If an individual wishes to seek custody of their grandchild, they may find it beneficial to speak to an attorney about their legal options. An attorney may advise what evidence can be useful in a custody matter and what the process will entail. Likewise, if a parent desires custody of their own child when another parent or family member has custody, an attorney may be able to assist this individual in taking steps towards retaining custody.

Seeking emergency temporary custody

Emergency orders for temporary custody are orders that give one parent custody of a child until both parents can go to court and attend a custody hearing. If the child’s home state is considered to be North Carolina, the judge or magistrate has the authority to grant temporary custody if there is evidence that the child is at risk for suffering a serious injury or abuse. Additionally, if there is the potential for the child to be abducted or taken out of state without permission by the other parent, the judge may grant the temporary order.

If the parent and child are in the state of North Carolina but do not live there or have lived there for less than six months, the parent may still seek an emergency order. Again, the child or the parent must be at risk for physical or sexual abuse or be at risk for being abducted. Additionally, parents who are at risk for being subjected to violence may also request custody by filing for a domestic violence protective order.

Child custody disputes may potentially cause parents who are afraid that they will not obtain custody to act out or take matters into their own hands. If a parent has legitimate fears that their child might be abducted or if there is a history of violence or sexual abuse, an attorney may help them seek an emergency order for temporary custody.

North Carolina child custody and relocation

Depending upon the type of child custody arrangements in place, a parent may not move beyond a certain radius or outside state lines without demonstrating a “good faith” reason for the appropriateness of the move and its advantages to the child. Some examples include being hired for a better-paying position, having access to family to assist with childcare obligations or better schools. The non-custodial parent may object and disallow the move.

Depending upon the circumstances, the court may revisit the case and revise the child custody or visitation agreements to make them as scrupulously fair as possible. In some cases, the court may award physical custody to the previously non-custodial parent to help maintain stability in the child’s life. In others, the court may require expanded visitation and communication rights between the parent and child, with either the moving parent or both parents responsible for travel costs.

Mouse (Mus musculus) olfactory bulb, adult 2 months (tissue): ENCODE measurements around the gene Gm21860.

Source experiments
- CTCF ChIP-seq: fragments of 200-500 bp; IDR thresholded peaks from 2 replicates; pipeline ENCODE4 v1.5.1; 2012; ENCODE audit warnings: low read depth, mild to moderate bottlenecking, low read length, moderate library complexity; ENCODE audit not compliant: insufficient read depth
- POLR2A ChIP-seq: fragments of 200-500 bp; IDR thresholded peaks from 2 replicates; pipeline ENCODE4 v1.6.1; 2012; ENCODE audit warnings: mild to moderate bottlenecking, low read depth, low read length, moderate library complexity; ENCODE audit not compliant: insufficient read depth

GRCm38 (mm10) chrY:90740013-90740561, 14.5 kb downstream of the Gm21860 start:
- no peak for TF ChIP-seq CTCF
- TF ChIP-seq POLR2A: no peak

When examining a child custody modification, an attorney might start by considering how the spouses have interacted through the divorce and after, both with each other and with the child. The attorney may analyze the reasons for the move and whether those reasons, taken as a whole, rise to the level of the child’s best interests. Finally, the attorney might petition the court to allow or decline the move.

Source: FindLaw, “Child Custody Relocation Laws,” Accessed March 12, 2015

Overview of parenting agreements

Once an agreement about child custody issues has been reached, parents generally finalize the agreement by creating a document called a parenting agreement. A parenting agreement is a detailed written plan about child custody issues that is personalized for each family’s unique circumstances. In general, a parenting agreement will include information about where children will live, with whom children will spend holidays and birthdays and how major decisions in the children’s lives will be made.

After a parenting agreement has been created, the document can be presented to a judge so that it can be converted into a legally binding court order. Before approving the agreement, a judge might ask each parent whether he or she has signed the agreement voluntarily. In a majority of cases, a judge will approve a parenting agreement as long as the agreement was fairly negotiated by both parties.

A parent who is having a difficult time communicating with their spouse about child custody issues in a divorce might want to have representation from an attorney. Whether a parent is able to negotiate an agreement outside of court or a court hearing becomes necessary, an attorney may be able to help represent the parent’s position on child custody matters. An attorney may also be able to help a parent to enforce a previously written parenting agreement that is not being honored by their ex-spouse.